Today’s Top 5
And away we go….
12.6 lbs of fish-flavored ham caught by Glen B. in Last Mountain Lake, SK. Jigging Rap, 25 FOW.
But..then there’s this tanker, a huge 13.5 lbs and 33.5″, caught by Logan W. outta Lake Diefenbaker, SK (lake on our walleye bucket list):
Yet another SK giant, this one in black and white for some reason:
Another big Walter (29″ x 17″) fooled by a muskie bait:
The godfather of ice fishing, Dave Genz, never did need a boat to catch ’em. Here’s a 30-incher caught over the weekend from bank (Mississippi River):
Is it us or does this walleye look mad to you too?
If you catch a gator walleye, please post it to Target Walleye Facebook or on Instagram @targetwalleye or #targetwalleye. PLEASE INCLUDE what lure/bait you caught it on and where (how deep at least). Thx!
> Where I live, we have a wide variety of lakes, rivers and reservoirs that have walleye in them. Some are clear, some are stained, and some are actually dark water conditions.
> By dark to stained water, I’m talking visibility of no more than 2 feet. On lakes like this, I’ve never had a good catch of walleyes in deep water (15+ feet). Most cases, all season long, the best bites for me are 6-12 feet of water. Rivers are a completely different story.
That’s what this color Bomber stickbait is called. Anyone fish a lure painted to look like…Skittles? Post your Wonder Bread, Skittles or other spotted-lure-name pics here on the Target Walleye/Ice Facebook page, or on Instagram @targetwalleye or #targetwalleye.
Here’s some…in Anchorage, AK:
Guess it’s a positive sign…though the lack of ice has been causing some psychological problems:
And here’s a video on Humminbird CLEAR vs MAX modes.
Walleye pop up on Sharpe, slightly down on Oahe…but the average size on Oahe increased 1 inch.
> Trolling crankbaits way away from the boat is definitely one of the king methods for walleye right now. But for grinding structure — shoals, island lips, current-washed hard spots — you can’t beat running your deep divers straight off the gunnels, flatlining. Baits follow the boat’s path, and run right through those cherries you mark on the graph. Set your rod angle so the tips just barely kiss the surface. You’ll dial in your crankbait’s depth curves for life, being able to see precisely when they start to stutter along the bottom.
> Baits with lots of buoyancy, big lips and that dog straight down are key. I’d rather touch my target depth with 51′ of line out than 91′. It just makes you that much more accurate and efficient for staying on spots and making turns. Braided line that’s thin and responsive is the way to go. Run a heavier, fluoro leader for rubbing the odd rock, 15-25 lb test.
From a forum post on what works for walleyes on Wheeler Branch Reservoir, TX:
- Fluke (soft jerkbait)
- Popping frog.
And in NM:
> Fish a lot of Walleye in New Mexico, Ute Lake and Conches. As it cools a bottom bouncer with a crawler rig works great. I catch more on white spinners than anything else.
Guess they’re not just in Springfield anymore:
13. T-H Marine gets Grabbar.
14. Cabela’s updates.
Given the rumors of Bass Pro Shops maybe making a bid for it, looks like maybe good timing for BPS:
> To remove a hook that has penetrated the skin beyond the barb, loop a piece of cord or heavy line around the bend, then press down firmly on the shank of the hook. This pressure opens up the wound channel vertically, clearing the barb. While maintaining steady pressure, take a firm grip on the loop of cord, and snatch the hook out in one quick motion.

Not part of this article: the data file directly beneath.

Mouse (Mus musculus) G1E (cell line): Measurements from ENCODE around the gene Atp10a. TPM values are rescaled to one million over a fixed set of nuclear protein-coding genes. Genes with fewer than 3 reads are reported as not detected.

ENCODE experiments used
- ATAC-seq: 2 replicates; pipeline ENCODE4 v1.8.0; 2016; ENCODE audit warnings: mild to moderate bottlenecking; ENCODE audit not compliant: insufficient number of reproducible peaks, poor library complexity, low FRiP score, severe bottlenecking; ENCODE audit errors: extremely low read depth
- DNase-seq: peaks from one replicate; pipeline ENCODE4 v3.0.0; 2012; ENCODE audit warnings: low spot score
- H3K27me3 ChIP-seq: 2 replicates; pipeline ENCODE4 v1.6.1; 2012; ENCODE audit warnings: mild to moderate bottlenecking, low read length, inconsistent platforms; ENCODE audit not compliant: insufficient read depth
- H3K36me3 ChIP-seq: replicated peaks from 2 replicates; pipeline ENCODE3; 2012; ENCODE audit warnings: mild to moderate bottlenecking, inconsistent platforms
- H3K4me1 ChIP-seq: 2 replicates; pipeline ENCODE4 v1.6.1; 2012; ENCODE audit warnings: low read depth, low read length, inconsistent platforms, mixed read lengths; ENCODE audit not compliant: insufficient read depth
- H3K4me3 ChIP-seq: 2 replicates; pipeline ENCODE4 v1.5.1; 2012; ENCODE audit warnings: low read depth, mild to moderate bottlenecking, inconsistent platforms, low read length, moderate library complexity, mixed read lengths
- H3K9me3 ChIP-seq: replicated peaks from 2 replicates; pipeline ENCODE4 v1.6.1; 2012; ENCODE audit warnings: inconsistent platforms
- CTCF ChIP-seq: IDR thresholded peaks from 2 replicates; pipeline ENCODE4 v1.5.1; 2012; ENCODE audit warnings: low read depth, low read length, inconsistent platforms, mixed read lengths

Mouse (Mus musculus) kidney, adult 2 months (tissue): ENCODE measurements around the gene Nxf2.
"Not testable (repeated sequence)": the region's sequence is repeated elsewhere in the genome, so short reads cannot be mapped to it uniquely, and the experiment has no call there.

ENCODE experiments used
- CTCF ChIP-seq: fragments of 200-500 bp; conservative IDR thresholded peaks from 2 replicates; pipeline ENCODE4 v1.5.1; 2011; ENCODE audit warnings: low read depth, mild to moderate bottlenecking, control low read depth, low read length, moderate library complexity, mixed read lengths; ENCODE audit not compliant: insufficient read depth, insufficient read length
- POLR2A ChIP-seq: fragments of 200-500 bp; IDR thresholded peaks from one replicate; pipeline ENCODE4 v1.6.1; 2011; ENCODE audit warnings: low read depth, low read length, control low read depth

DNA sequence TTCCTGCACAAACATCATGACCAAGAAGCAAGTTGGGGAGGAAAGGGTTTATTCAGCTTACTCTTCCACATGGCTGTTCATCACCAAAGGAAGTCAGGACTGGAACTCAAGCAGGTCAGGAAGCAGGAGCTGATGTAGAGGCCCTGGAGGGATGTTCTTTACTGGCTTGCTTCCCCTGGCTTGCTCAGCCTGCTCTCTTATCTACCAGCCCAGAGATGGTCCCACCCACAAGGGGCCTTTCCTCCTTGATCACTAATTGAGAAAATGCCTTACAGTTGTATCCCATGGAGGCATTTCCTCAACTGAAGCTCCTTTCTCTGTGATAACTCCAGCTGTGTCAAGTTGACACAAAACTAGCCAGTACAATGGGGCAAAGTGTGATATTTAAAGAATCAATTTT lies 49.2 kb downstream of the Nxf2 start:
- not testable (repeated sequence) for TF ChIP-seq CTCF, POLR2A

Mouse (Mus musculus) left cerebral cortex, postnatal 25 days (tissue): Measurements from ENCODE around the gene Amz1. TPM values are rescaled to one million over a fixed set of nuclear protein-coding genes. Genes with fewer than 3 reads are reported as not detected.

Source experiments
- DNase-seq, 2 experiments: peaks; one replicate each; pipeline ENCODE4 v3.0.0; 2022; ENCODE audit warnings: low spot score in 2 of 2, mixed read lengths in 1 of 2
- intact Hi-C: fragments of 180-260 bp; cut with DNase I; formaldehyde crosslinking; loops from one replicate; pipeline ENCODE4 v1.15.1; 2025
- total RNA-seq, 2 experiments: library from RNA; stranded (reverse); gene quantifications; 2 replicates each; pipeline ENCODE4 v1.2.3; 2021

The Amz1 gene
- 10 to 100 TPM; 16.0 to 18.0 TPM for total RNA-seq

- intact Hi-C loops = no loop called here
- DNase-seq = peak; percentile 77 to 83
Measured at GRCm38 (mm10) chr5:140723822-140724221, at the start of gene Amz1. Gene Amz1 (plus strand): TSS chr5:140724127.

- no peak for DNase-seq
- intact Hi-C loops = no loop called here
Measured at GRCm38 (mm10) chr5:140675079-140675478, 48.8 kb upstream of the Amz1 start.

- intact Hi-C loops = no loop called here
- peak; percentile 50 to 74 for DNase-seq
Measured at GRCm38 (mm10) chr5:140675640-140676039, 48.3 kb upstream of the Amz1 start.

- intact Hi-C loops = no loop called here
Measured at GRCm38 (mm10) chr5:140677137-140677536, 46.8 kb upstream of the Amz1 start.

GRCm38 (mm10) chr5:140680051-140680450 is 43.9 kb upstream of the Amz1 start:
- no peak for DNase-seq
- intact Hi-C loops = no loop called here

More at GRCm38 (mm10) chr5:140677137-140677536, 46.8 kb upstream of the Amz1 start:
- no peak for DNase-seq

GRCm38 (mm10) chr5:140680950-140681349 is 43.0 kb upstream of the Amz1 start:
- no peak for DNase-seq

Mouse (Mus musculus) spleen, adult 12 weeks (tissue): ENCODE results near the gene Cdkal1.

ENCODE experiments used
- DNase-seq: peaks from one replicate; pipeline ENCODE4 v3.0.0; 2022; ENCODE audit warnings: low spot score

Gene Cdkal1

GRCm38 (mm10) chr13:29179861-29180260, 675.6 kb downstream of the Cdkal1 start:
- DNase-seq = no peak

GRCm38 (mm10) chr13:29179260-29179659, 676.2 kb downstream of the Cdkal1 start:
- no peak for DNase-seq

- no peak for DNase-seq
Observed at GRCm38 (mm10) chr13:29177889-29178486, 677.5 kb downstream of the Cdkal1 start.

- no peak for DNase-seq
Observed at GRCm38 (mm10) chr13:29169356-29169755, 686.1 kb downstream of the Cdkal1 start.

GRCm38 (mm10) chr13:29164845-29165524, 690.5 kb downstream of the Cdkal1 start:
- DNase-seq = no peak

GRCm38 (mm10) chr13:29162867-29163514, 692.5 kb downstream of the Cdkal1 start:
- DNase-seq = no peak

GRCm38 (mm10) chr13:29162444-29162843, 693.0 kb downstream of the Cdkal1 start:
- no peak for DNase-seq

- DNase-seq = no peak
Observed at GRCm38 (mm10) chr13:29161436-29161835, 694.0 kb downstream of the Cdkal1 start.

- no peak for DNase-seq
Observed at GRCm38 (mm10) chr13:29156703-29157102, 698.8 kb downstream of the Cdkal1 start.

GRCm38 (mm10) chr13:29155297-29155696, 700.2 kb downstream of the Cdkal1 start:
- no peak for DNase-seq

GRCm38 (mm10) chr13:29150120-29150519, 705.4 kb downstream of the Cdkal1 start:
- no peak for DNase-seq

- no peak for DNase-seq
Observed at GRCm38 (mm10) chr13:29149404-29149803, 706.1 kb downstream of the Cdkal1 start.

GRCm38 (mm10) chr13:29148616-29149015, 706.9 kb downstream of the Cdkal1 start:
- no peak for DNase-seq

TedX talk, very cool.
Guide Brad Hawthorne:
> “What keeps me infatuated with MarCum is the superior target separation. It’s a huge deal that’s not widely understood….”
> “If the fish are tight to the bottom and you don’t have superior target separation, you’re not going to know they’re there. So you could waste a whole day if the fish stay in that mood– you’d come back in and say it was a bad day. But the guy with the MarCum comes in and says it was a pretty good day.”
…with fresh line:
> “Not only are the edges of ice sharp, there’s a million things in your ice house, sled and garage that could have grabbed, nicked and weakened your line between the start of last season and when you hung up your rods last spring.”
Tip of the Day
> Eric Haataja is a big believer in using underwater cameras to find and catch fish, both on ice and during open water.
> “One of the neatest things about a camera like a Auqua-Vu Micro 5 or Micro Plus DVR is that you can record up to 8 GB of video or still photos right onto the unit’s hard drive.”
> “The camera also comes with a viewing fin that can be immediately adjusted to view horizontally, or down view or up view vertically.”
> Haataja notes that up-viewing is a little-used sort-of-secret method for discovering big panfish in heavy vegetation: “By setting up the camera to view in an upward-facing orientation, you can use the light underside of the ice to silhouette fish that otherwise stay hidden in vegetation.”
> “In some of the toughest ice bites, I can mount the Micro right on my sonar case, and sight fish for sluggish perch, trout and bluegills. These fish can bite so light you can scarcely detect them on your rod, but you can see them eat right on screen.”
Quote of the Day
We just didn’t see the need to fish anymore after seeing a fish that fat!
– Fisherman John Hoyer talking about catching this 40-lb, 54-inch side of beef muskie on his last cast of the night: